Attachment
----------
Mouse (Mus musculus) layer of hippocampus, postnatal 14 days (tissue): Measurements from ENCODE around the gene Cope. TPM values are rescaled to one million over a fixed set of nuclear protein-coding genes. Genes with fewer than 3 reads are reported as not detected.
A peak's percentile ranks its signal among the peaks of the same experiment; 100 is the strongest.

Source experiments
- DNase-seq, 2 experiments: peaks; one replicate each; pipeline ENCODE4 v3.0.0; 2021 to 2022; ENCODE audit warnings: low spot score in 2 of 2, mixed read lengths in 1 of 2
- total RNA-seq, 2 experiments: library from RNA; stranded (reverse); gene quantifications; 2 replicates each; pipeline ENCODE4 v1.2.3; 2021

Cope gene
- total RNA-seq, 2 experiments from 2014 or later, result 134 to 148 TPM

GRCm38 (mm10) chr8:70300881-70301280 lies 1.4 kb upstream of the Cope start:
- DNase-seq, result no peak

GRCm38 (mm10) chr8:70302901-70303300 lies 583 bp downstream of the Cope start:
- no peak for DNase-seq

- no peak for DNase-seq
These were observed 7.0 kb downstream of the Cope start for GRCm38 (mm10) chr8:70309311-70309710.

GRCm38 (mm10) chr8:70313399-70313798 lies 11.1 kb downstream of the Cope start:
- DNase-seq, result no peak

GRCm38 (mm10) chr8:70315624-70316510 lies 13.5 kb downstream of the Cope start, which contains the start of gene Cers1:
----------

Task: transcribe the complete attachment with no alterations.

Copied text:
Mouse (Mus musculus) layer of hippocampus, postnatal 14 days (tissue): Measurements from ENCODE around the gene Cope. TPM values are rescaled to one million over a fixed set of nuclear protein-coding genes. Genes with fewer than 3 reads are reported as not detected.
A peak's percentile ranks its signal among the peaks of the same experiment; 100 is the strongest.

Source experiments
- DNase-seq, 2 experiments: peaks; one replicate each; pipeline ENCODE4 v3.0.0; 2021 to 2022; ENCODE audit warnings: low spot score in 2 of 2, mixed read lengths in 1 of 2
- total RNA-seq, 2 experiments: library from RNA; stranded (reverse); gene quantifications; 2 replicates each; pipeline ENCODE4 v1.2.3; 2021

Cope gene
- total RNA-seq, 2 experiments from 2014 or later, result 134 to 148 TPM

GRCm38 (mm10) chr8:70300881-70301280 lies 1.4 kb upstream of the Cope start:
- DNase-seq, result no peak

GRCm38 (mm10) chr8:70302901-70303300 lies 583 bp downstream of the Cope start:
- no peak for DNase-seq

- no peak for DNase-seq
These were observed 7.0 kb downstream of the Cope start for GRCm38 (mm10) chr8:70309311-70309710.

GRCm38 (mm10) chr8:70313399-70313798 lies 11.1 kb downstream of the Cope start:
- DNase-seq, result no peak

GRCm38 (mm10) chr8:70315624-70316510 lies 13.5 kb downstream of the Cope start, which contains the start of gene Cers1: